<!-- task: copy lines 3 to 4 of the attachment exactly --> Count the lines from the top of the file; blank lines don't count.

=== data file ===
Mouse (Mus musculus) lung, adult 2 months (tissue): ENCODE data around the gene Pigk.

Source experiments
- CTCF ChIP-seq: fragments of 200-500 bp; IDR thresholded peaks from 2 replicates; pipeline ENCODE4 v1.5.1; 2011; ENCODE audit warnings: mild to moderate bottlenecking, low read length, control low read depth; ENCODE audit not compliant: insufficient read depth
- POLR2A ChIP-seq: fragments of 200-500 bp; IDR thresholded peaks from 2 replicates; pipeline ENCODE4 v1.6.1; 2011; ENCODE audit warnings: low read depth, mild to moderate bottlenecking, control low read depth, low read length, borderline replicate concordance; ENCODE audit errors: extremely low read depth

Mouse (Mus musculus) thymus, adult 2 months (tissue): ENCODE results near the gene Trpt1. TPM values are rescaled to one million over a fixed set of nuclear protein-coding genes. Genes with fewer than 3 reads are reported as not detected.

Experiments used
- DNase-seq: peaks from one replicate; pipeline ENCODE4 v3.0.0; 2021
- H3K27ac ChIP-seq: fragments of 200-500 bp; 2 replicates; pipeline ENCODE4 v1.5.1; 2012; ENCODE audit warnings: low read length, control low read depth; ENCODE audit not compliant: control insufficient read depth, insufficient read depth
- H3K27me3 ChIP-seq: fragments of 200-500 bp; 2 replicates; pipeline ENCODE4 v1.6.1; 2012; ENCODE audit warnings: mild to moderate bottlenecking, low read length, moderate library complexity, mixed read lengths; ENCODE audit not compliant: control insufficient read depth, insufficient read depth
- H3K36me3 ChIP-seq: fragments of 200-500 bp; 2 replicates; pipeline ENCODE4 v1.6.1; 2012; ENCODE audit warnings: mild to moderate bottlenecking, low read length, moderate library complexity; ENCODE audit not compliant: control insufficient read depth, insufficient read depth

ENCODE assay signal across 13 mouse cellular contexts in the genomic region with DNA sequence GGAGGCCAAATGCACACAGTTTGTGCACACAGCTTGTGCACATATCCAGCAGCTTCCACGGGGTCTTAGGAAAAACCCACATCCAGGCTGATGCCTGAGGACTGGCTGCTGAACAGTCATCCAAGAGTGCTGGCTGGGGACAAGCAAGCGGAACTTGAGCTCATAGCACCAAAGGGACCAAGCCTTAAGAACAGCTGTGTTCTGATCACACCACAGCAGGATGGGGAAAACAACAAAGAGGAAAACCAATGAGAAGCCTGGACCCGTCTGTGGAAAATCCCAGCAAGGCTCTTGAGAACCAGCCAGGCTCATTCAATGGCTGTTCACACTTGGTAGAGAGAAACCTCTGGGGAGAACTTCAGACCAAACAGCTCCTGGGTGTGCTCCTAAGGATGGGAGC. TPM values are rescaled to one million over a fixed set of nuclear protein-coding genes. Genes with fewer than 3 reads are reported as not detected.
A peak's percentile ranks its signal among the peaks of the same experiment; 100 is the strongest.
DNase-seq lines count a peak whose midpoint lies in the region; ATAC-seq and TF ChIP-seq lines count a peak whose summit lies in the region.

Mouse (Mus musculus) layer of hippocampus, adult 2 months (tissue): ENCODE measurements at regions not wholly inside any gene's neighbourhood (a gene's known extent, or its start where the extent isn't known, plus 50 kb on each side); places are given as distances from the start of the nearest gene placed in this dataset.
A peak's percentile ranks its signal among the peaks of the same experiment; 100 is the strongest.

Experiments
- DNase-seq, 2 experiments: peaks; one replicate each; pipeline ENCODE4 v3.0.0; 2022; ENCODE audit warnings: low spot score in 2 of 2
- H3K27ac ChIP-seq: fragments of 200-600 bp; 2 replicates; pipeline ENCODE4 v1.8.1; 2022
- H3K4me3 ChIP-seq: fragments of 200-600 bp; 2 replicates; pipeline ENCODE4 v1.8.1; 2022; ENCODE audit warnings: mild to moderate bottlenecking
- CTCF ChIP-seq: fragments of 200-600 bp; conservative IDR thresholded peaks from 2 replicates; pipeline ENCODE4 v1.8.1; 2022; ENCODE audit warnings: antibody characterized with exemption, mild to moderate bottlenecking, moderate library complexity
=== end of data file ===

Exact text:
- CTCF ChIP-seq: fragments of 200-500 bp; IDR thresholded peaks from 2 replicates; pipeline ENCODE4 v1.5.1; 2011; ENCODE audit warnings: mild to moderate bottlenecking, low read length, control low read depth; ENCODE audit not compliant: insufficient read depth
- POLR2A ChIP-seq: fragments of 200-500 bp; IDR thresholded peaks from 2 replicates; pipeline ENCODE4 v1.6.1; 2011; ENCODE audit warnings: low read depth, mild to moderate bottlenecking, control low read depth, low read length, borderline replicate concordance; ENCODE audit errors: extremely low read depth